Ezekiel 20:44
Then you will know, O house of Israel, that I am the LORD, when I have dealt with you for the sake of My name and not according to your wicked ways and corrupt acts, declares the Lord GOD."
Judicial DiscriminationJ.D. Davies Ezekiel 20:33-44
The Gracious Restoration of the PeopleW. Jones Ezekiel 20:39-44
The Glorious RestorationJ.R. Thomson Ezekiel 20:40-44
Awakened Memory of Past SinsEzekiel 20:43-44
Conversion: in its Commencement and ProgressC. Simeon, M. A.Ezekiel 20:43-44
God's Method of Mercy Used or Abused by ManJohn Hambleton, M. A.Ezekiel 20:43-44
Moral Tower: its Divine SourceT. G. Selby.Ezekiel 20:43-44

It is difficult to believe that this language can refer to a local and temporal restoration and union. In this, as in other passages of his prophecy, Ezekiel seems to point on to the new, the Christian dispensation, into whose spiritual glory he seems to gain some glimpses neither dim nor uncertain.

I. THE SCENE OF THE RESTORATION. God's holy mountain, the mountain of the height of Israel, is the symbol of the Church of the Son of God.

II. THE PARTICIPATORS IN THE RESTORATION. Those concerning whom the promise is spoken are those who have been scattered abroad, but are now brought home, and who constitute "the house of Israel," i.e. the true Israel, the Israel of God.

III. THE SERVICES OF THE RESTORATION. By the services, the offerings, the firstfruits, the oblations, must be understood the spiritual sacrifices, especially of obedience and of praise, which the accepted of God delight to lay upon his altar.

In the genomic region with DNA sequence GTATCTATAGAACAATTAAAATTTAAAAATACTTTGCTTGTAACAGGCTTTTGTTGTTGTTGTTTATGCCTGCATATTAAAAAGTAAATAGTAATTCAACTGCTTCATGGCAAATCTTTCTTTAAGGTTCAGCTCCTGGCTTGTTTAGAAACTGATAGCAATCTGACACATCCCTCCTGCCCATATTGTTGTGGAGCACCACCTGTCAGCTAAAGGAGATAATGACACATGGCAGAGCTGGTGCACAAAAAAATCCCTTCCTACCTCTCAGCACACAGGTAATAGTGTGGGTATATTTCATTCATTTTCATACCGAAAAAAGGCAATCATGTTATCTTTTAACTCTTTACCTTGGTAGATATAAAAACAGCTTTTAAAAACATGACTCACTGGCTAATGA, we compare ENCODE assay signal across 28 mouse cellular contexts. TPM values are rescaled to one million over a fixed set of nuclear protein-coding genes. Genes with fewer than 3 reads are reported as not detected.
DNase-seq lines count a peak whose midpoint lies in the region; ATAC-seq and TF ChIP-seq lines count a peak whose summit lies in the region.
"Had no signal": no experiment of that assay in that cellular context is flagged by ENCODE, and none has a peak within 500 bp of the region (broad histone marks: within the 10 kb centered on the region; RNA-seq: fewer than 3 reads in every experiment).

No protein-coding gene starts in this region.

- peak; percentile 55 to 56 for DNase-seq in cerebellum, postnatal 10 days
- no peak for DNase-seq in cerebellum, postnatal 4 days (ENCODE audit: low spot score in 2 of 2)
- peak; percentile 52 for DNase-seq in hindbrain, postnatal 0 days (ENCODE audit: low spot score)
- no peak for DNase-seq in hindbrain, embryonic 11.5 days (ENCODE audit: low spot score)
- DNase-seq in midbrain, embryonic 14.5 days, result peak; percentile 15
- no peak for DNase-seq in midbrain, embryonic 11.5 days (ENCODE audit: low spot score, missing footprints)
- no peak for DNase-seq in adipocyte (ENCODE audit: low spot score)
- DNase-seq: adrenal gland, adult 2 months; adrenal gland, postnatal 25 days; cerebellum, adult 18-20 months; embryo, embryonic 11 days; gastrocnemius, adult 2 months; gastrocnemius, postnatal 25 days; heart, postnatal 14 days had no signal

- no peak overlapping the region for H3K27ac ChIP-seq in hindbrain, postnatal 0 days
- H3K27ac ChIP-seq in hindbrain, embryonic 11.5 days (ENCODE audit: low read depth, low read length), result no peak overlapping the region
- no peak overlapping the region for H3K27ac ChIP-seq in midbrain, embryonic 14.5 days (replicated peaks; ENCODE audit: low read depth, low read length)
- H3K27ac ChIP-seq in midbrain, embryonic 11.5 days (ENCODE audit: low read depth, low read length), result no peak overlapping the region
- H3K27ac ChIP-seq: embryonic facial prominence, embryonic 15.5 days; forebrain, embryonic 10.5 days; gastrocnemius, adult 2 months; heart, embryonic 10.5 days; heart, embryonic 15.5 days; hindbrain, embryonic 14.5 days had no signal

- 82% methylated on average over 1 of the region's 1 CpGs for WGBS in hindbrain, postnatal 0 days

IV. THE MEMORIES OF THE RESTORATION. These are of two kinds. The restored have to recollect, and to recollect with loathing, their wanderings, their evil doings, their defilements. But they have also to remember the work which God has wrought for them, the way by which God has led them, and the mercy and loving kindness which God has shown to them. - T.

And there shall ye remember your ways, and all your doings, wherein ye have been defiled; and ye shall loathe yourselves in your own sight.
I. THE METHOD OF MERCY was very remarkable in the case of Israel. The loving kindness of God is infinite. Christ commanded "that repentance and remission of sins should be preached in His name among all nations, beginning at Jerusalem." Surely this single circumstance, viewed in connection with God's ancient dealings with Israel, as brought before us in this chapter, is a proof that Christianity is the religion of the same God, and that "His mercy endureth forever." And have not His dealings with the Christian Church been so similar as to show that He is still pursuing a method of mercy and of grace? He has not cut us off in our sins; He still follows us with invitations, He quite presses us with entreaties, to "be reconciled to God." Is not Christ able and willing "to save to the uttermost," any or all of us, "who come unto God by Him"? Have not some of us found already — and may not the rest find soon — that "with the Lord there is mercy, and with Him there is plenteous redemption"?